I ask about merely reading and writing here. Do human readers take longer to distinguish between stems (and bases) that share the same root, even if merely picoseconds?
For example, do bookworms distinguish climb vs. descend faster than ascend vs. descend?
What can writers learn from Question 1? How can writers prevent these processing delays by their perusers? How can writers improve bibliomaniacs' readability and reading comprehension? Does this processing delay suggest shunning stems that share a root?
Should writers shun ascend, in favor of climb? Should writers prefer synonyms that don't share roots and stems — like drop, lower — over decrease?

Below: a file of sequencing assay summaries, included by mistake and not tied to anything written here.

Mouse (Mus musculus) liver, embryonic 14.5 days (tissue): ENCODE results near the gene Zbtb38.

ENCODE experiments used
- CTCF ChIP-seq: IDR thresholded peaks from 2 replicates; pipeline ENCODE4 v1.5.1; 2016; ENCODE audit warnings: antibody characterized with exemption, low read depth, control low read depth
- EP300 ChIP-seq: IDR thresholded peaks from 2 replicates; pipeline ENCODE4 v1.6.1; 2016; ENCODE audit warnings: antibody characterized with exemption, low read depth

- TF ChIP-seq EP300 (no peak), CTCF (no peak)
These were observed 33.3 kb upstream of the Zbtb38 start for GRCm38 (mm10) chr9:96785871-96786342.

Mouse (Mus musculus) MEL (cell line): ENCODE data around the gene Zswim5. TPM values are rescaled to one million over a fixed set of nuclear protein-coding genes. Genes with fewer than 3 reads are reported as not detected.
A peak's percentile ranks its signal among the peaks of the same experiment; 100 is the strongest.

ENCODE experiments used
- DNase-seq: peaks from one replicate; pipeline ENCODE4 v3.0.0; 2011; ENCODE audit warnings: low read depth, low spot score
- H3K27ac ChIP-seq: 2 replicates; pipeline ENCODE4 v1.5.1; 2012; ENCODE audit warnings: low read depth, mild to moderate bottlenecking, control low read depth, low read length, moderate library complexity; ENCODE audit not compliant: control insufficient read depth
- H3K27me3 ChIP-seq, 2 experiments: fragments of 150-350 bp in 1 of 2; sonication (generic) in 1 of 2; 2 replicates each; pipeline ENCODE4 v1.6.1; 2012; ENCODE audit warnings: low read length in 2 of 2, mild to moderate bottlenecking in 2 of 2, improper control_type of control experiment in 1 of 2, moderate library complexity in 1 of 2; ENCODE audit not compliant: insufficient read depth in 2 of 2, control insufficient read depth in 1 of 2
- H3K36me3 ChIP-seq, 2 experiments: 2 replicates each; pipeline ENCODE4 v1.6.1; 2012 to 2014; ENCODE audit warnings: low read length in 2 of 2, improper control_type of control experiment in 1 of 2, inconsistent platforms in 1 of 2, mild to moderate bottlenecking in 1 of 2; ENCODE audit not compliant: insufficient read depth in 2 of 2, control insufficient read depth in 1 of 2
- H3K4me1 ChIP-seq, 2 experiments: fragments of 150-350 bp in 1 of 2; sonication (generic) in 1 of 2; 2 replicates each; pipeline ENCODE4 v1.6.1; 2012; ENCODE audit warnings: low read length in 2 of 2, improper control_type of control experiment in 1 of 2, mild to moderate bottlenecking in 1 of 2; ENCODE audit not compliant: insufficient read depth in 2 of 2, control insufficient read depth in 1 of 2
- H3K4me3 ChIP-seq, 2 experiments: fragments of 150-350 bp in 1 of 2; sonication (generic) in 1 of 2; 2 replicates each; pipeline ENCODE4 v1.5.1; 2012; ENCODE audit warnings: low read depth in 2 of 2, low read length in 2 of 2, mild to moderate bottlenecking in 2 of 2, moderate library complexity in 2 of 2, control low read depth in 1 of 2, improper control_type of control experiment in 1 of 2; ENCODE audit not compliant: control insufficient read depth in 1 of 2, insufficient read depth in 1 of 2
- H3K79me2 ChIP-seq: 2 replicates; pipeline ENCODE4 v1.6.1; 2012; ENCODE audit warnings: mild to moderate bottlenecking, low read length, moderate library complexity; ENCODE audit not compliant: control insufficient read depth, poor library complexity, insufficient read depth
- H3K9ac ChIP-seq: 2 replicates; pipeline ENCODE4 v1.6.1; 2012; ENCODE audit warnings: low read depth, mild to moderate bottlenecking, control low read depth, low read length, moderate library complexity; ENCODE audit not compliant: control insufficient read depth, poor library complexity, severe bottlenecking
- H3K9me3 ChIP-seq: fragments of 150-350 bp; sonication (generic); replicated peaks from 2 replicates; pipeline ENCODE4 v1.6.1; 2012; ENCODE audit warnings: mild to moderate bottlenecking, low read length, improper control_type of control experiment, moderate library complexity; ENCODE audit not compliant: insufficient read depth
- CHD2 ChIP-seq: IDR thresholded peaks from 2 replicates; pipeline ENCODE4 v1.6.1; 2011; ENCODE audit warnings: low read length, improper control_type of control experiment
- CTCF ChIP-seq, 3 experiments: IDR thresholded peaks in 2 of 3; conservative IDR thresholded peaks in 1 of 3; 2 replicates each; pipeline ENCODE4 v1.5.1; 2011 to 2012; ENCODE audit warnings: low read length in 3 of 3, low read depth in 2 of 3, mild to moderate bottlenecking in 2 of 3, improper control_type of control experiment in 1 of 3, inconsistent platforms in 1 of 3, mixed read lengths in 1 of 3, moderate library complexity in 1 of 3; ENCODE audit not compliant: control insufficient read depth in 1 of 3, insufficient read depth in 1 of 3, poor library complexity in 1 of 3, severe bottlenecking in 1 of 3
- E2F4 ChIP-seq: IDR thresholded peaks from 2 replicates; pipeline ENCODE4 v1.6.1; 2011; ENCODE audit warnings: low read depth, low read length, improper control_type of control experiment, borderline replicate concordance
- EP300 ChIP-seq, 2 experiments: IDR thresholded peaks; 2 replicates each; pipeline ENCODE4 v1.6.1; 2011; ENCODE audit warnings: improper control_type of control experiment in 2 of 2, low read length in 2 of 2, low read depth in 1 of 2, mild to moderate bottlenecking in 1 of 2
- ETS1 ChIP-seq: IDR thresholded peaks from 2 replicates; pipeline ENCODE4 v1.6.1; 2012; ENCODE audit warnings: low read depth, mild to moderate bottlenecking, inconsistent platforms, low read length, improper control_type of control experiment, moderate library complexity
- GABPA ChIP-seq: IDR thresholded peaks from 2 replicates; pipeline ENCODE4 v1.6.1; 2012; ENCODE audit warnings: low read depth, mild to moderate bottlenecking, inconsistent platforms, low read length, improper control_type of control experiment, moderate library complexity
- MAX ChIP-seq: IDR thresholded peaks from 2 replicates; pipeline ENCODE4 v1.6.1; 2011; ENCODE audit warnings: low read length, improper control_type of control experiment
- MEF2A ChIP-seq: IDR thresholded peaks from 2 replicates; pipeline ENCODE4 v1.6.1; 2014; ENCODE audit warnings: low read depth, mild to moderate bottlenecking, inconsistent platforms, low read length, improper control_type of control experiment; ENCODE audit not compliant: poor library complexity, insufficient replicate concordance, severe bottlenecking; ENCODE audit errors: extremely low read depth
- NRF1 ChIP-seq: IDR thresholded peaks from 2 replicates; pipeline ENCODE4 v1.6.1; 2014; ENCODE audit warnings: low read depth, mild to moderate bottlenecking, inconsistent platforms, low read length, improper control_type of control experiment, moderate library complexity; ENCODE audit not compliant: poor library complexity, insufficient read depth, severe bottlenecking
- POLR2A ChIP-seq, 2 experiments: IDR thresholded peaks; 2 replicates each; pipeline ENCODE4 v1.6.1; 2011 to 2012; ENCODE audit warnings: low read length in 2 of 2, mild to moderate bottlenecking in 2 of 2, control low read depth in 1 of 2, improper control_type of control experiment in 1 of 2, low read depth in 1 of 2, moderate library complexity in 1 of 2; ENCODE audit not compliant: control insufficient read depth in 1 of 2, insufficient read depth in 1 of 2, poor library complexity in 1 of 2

Afterword and Context for my questions
Aviation forbids quasi-homophones and rhymes like ascend vs. descend, because these are stems that share the same root -cend from Latin scandere. Similarly, increase vs. decrease are quasi-homophones, because they share -crease from Latin crescere. But Germanic Minimal Pairs are quasi-homophonous too — like
- farther which stems from further.
- the participles of lay vs. lie.
- lose vs. loose (from Proto-Germanic *lausa-).
- than vs. then.
- through that stems from thorough. though doesn't etymologically relate to through, thorough — but all three are confused, because they are spelled so alike.
- to vs. too.
I am not a linguist. I cannot distinguish between base vs. stem vs. root. If I mistake linguistics terms, just edit and correct my post. Thanks!